Kiers, E. T., Duhamel, M., Beesetty, Y., Mensah, J. A., Franken, O., Verbruggen, E., et al. (2011). Reciprocal rewards stabilize cooperation in the mycorrhizal symbiosis. Science 333, 880–882. doi: 10.1126/science.1208473
Li, X., Zhu, T., Peng, F., Chen, Q., Lin, S., Christie, P., et al. (2015). Inner Mongolian steppe arbuscular mycorrhizal fungal communities respond more strongly to water availability than to nitrogen fertilization. Environ. Microbiol. 17, 3051–3068. doi: 10.1111/1462-2920.12931
Mathur, S., Tomar, R. S., and Jajoo, A. (2018). Arbuscular mycorrhizal fungi (AMF) protects photosynthetic apparatus of wheat under drought stress. Photosynth. Res. 139, 227–238. doi: 10.1007/s11120-018-0538-4
Mirshad, P. P., and Puthur, J. T. (2016). Arbuscular mycorrhizal association enhances drought tolerance potential of promising bioenergy grass (Saccharum arundinaceum retz). Environ. Monit. Assess. 188:425. doi: 10.1007/s10661-016-5428-7
Muller, B., Pantin, F., Génard, M., Turc, O., Freixes, S., Piques, M., et al. (2011). Water deficits uncouple growth from photosynthesis, increase C content, and modify the relationships between C and growth in sink organs. J. Exp. Bot. 62, 1715–1729. doi: 10.1093/jxb/erq438
Nayyar, H. (2003). Accumulation of osmolytes and osmotic adjustment in water-stressed wheat (Triticum aestivum) and maize (Zea mays) as affected by calcium and its antagonists. Environ. Exp. Bot. 50, 253–264. doi: 10.1016/S0098-8472(03)00038-8
Nayyar, H., and Gupta, D. (2006). Differential sensitivity of C3 and C4 plants to water deficit stress: association with oxidative stress and antioxidants. Environ. Exp. Bot. 58, 106–113. doi: 10.1016/j.envexpbot.2005.06.021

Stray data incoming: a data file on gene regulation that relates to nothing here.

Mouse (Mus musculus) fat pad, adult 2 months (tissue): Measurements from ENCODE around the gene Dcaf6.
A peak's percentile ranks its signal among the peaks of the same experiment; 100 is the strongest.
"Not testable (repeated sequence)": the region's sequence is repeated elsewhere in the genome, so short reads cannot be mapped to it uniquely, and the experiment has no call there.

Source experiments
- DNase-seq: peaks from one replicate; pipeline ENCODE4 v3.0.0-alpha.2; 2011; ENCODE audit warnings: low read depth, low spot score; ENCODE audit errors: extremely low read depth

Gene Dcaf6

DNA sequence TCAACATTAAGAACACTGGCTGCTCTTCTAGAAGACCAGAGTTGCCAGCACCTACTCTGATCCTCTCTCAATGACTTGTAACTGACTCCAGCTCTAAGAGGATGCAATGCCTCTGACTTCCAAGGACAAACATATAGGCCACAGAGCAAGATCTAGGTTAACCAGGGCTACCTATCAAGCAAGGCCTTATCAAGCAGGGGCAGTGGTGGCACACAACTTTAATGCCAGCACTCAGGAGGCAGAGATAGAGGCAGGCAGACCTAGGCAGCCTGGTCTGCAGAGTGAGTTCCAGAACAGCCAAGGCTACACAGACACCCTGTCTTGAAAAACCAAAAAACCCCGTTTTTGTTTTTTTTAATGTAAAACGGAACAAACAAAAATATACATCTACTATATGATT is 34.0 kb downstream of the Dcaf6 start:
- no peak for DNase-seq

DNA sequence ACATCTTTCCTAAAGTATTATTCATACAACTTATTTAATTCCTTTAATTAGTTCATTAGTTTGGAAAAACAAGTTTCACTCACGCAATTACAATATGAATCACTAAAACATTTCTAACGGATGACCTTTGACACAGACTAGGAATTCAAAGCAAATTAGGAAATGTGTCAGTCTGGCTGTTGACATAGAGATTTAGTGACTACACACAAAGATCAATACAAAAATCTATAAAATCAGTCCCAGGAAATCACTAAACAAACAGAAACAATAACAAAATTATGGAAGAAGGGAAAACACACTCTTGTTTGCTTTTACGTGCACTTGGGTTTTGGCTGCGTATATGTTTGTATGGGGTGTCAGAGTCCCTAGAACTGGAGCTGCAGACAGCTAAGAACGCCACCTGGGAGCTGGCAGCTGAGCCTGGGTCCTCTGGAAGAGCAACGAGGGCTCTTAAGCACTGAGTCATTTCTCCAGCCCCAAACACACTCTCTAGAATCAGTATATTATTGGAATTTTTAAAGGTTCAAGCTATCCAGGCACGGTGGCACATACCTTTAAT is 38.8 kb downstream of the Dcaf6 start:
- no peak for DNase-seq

Nelson, D. M., Sheng, H. F., Jian, T., Ivanka, S., and Brown, T. A. (2004). Response of C3 and C4 plants to middle-Holocene climatic variation near the prairie-forest ecotone of Minnesota. Proc. Natl. Acad. Sci. U.S.A. 101, 562–567. doi: 10.1073/pnas.0307450100
Noctor, G., Gomez, L., Vanacker, H., and Foyer, C. H. (2002). Interactions between biosynthesis, compartmentation and transport in the control of glutathione homeostasis and signalling. J. Exp. Bot. 53, 1283–1304. doi: 10.1093/jexbot/53.372.1283
O’Connor, P. J., Smith, S. E., and Smith, F. A. (2002). Arbuscular mycorrhizas influence plant diversity and community structure in a semiarid herbland. New Phytol. 154, 209–218. doi: 10.1046/j.1469-8137.2002.00364.x
Pedranzani, H., Rodríguezrivera, M., Gutiérrez, M., Porcel, R., Hause, B., and Ruizlozano, J. M. (2016). Arbuscular mycorrhizal symbiosis regulates physiology and performance of Digitaria eriantha plants subjected to abiotic stresses by modulating antioxidant and jasmonate levels. Mycorrhiza 26, 141–152. doi: 10.1007/s00572-015-0653-4
Phillips, J. M., and Hayman, D. S. (1970). Improved procedures for clearing roots and staining parasitic and vesicular-arbuscular mycorrhizal fungi for rapid assessment of infection. Trans. Br. Mycol. Soc. 55, 158–161, IN16–IN18. doi: 10.1016/S0007-1536(70)80110-3
Piao, S. L., Ciais, P., Huan, G. Y., Shen, Z. H., Peng, S. S., Li, J. S., et al. (2010). The impacts of climate change on water resources and agriculture in China. Nature 467, 43–51. doi: 10.1038/nature09364
Porcel, R., and Ruiz-Lozano, J. M. (2004). Arbuscular mycorrhizal influence on leaf water potential, solute accumulation, and oxidative stress in soybean plants subjected to drought stress. J. Exp. Bot. 55, 1743–1750. doi: 10.1093/jxb/erh188
Ruiz-Lozano, J. M., Aroca, R., Zamarreño, M., Molina, S., Andreojiménez, B., Porcel, R., et al. (2016). Arbuscular mycorrhizal symbiosis induces strigolactone biosynthesis under drought and improves drought tolerance in lettuce and tomato. Plant Cell Environ. 39, 441–452. doi: 10.1111/pce.12631
Ruiz-Sánchez, M., Aroca, R., Muñoz, Y., Polón, R., and Ruizlozano, J. M. (2010). The arbuscular mycorrhizal symbiosis enhances the photosynthetic efficiency and the antioxidative response of rice plants subjected to drought stress. J. Plant Physiol. 167, 862–869. doi: 10.1016/j.jplph.2010.01.018
Shi, B. K., Xu, W. L., Zhu, Y., Wang, C. L., Loik, M. E., and Sun, W. (2019). Heterogeneity of grassland soil respiration: antagonistic effects of grazing and nitrogen addition. Agric. Forest Meteorol. 268, 215–223. doi: 10.1016/j.agrformet.2019.01.028